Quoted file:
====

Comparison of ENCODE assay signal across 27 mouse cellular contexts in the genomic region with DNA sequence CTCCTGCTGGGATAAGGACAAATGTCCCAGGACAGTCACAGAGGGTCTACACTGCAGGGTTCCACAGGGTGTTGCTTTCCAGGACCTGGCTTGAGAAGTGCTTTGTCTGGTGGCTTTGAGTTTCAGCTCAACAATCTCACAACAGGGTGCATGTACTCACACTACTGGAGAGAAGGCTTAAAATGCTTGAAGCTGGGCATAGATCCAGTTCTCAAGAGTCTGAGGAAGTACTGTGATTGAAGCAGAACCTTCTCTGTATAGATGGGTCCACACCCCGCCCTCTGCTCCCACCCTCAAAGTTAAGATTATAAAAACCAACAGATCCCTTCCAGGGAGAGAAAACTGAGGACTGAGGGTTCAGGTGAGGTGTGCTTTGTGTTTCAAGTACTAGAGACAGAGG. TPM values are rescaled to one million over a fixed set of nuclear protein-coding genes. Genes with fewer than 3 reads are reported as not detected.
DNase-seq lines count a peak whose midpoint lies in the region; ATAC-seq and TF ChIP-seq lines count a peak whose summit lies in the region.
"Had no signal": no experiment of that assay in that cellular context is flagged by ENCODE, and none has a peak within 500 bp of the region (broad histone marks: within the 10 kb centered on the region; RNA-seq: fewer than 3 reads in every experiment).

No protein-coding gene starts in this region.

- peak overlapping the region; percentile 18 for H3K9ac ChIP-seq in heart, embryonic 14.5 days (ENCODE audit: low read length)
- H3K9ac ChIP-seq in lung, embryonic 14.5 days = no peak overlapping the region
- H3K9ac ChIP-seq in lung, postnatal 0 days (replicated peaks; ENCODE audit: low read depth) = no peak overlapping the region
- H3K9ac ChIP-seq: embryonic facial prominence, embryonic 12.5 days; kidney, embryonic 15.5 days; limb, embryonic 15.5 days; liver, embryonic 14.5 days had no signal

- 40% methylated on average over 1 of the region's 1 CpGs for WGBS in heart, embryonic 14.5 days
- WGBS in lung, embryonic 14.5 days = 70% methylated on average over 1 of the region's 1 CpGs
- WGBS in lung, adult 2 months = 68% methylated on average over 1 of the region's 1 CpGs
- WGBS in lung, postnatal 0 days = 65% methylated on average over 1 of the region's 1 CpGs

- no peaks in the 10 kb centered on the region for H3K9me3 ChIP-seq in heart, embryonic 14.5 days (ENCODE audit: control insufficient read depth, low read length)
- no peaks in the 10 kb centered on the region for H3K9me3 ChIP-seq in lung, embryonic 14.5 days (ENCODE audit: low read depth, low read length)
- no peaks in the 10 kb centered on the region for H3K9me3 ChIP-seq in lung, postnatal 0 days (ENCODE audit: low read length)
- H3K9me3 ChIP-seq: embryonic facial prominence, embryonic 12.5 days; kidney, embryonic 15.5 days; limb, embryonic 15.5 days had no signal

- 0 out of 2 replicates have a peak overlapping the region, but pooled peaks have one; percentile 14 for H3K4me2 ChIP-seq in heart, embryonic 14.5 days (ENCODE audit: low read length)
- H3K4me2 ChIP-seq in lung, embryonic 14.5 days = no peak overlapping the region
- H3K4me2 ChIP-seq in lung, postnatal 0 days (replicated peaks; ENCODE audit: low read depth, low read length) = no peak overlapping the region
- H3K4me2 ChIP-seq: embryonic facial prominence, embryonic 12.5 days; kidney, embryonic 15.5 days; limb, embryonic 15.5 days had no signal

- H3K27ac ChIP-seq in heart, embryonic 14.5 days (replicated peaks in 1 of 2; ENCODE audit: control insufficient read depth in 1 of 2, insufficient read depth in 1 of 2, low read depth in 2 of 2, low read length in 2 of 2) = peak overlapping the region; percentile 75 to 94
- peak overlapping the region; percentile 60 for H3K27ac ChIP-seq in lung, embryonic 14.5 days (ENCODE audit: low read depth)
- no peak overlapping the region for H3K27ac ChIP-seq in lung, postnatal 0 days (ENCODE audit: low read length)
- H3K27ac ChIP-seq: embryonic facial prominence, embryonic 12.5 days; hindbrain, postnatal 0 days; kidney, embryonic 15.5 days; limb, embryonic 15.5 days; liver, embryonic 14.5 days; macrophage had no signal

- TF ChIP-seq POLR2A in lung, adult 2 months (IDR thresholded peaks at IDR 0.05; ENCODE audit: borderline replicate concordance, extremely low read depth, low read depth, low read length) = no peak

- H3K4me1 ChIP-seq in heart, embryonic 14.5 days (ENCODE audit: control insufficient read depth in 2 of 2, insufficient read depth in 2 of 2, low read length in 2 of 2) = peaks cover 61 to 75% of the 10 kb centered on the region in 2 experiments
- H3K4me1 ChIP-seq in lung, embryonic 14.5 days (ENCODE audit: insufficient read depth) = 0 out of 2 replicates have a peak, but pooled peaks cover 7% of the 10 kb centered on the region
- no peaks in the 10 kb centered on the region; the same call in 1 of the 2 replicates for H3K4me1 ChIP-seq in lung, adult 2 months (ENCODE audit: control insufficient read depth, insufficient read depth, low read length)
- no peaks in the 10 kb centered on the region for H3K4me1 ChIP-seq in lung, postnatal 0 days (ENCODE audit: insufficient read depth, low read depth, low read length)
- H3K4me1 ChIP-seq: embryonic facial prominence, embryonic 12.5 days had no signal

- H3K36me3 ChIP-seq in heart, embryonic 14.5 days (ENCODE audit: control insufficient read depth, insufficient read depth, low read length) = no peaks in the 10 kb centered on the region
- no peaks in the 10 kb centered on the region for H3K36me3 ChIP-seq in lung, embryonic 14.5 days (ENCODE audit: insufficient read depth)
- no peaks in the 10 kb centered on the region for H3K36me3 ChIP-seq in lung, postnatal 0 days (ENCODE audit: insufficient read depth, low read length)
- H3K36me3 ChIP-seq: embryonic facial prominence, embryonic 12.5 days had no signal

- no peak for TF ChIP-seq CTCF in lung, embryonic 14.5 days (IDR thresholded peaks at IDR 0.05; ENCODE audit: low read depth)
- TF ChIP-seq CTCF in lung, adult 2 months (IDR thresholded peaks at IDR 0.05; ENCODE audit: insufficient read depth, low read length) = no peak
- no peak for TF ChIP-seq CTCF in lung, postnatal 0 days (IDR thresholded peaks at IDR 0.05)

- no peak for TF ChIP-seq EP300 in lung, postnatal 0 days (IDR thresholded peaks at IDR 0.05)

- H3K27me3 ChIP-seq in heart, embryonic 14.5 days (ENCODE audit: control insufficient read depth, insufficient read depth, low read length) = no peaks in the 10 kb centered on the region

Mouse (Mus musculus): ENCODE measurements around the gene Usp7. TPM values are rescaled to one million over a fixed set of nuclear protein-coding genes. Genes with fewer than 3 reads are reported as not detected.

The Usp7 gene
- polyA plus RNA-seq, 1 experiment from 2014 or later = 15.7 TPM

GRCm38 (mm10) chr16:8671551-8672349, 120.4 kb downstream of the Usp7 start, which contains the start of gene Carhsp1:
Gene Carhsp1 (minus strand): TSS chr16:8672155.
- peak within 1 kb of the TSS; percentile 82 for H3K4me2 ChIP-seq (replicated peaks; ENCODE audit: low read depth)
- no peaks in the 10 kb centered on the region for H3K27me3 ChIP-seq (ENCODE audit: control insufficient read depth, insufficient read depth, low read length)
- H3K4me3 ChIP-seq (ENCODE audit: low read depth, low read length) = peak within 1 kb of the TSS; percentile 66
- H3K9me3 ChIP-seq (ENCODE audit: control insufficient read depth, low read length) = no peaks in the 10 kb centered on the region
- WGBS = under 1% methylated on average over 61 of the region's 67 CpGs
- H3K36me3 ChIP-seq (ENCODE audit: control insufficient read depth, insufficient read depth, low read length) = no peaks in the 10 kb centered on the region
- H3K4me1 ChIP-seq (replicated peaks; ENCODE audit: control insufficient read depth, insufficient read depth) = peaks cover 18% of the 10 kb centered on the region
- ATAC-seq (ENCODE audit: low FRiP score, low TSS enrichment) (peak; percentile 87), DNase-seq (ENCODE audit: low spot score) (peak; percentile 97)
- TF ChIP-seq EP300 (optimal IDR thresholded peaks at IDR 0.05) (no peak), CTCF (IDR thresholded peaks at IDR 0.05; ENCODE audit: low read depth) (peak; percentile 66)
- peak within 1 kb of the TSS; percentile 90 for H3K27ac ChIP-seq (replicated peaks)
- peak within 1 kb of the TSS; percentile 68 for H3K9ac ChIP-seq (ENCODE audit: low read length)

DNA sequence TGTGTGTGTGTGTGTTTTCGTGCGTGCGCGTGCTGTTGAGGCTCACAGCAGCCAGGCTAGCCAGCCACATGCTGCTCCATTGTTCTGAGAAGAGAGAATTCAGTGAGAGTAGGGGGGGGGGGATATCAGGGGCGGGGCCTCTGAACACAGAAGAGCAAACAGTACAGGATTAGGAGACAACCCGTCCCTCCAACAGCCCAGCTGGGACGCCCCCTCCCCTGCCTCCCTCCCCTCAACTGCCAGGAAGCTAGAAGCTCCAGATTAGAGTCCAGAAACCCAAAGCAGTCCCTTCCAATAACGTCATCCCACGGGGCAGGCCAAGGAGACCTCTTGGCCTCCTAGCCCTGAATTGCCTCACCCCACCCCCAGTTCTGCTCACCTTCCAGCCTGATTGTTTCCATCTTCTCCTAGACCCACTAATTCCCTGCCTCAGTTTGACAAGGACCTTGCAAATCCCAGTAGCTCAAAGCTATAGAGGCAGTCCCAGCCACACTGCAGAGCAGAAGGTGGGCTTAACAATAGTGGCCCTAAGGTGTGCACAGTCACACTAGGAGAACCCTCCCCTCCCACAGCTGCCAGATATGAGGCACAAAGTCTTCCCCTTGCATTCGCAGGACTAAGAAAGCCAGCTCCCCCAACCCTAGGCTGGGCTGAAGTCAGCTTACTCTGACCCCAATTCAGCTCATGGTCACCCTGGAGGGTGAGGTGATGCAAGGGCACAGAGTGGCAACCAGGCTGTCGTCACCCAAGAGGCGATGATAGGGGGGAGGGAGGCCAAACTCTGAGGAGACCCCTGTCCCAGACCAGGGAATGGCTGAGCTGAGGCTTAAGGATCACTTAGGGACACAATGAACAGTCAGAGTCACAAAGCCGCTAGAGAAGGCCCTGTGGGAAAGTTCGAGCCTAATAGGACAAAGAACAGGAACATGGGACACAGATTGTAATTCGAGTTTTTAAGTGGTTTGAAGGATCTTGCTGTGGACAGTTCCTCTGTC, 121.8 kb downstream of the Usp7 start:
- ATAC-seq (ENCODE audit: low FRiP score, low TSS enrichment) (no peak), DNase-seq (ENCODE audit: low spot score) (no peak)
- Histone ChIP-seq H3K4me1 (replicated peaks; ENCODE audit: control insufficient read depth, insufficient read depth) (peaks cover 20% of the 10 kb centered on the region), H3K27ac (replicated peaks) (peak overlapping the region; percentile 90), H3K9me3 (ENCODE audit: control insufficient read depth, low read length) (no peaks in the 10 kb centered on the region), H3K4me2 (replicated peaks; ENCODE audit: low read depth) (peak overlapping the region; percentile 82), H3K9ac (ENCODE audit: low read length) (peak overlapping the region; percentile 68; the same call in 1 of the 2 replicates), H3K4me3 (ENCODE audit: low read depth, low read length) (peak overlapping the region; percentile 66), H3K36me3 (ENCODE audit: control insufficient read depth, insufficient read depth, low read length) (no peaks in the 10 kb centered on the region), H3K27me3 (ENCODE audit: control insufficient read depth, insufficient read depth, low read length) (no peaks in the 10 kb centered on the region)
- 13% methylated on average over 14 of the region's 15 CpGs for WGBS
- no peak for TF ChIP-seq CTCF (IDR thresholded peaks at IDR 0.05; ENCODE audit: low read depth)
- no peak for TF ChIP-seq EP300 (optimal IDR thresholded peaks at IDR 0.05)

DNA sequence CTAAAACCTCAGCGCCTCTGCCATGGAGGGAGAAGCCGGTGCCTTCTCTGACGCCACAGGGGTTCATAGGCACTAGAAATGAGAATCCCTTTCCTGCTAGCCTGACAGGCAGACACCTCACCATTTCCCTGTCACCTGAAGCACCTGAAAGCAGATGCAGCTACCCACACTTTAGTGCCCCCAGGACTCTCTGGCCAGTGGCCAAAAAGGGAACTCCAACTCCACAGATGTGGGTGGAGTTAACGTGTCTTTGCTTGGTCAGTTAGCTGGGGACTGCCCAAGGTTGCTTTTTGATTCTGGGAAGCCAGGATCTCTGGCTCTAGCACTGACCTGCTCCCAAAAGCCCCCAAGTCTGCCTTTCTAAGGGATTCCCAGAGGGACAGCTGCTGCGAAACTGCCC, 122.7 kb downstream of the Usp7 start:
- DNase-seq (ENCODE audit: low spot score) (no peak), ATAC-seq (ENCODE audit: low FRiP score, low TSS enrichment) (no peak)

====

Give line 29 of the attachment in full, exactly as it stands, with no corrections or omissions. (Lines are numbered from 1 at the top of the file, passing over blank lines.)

- no peaks in the 10 kb centered on the region for H3K4me1 ChIP-seq in lung, postnatal 0 days (ENCODE audit: insufficient read depth, low read depth, low read length)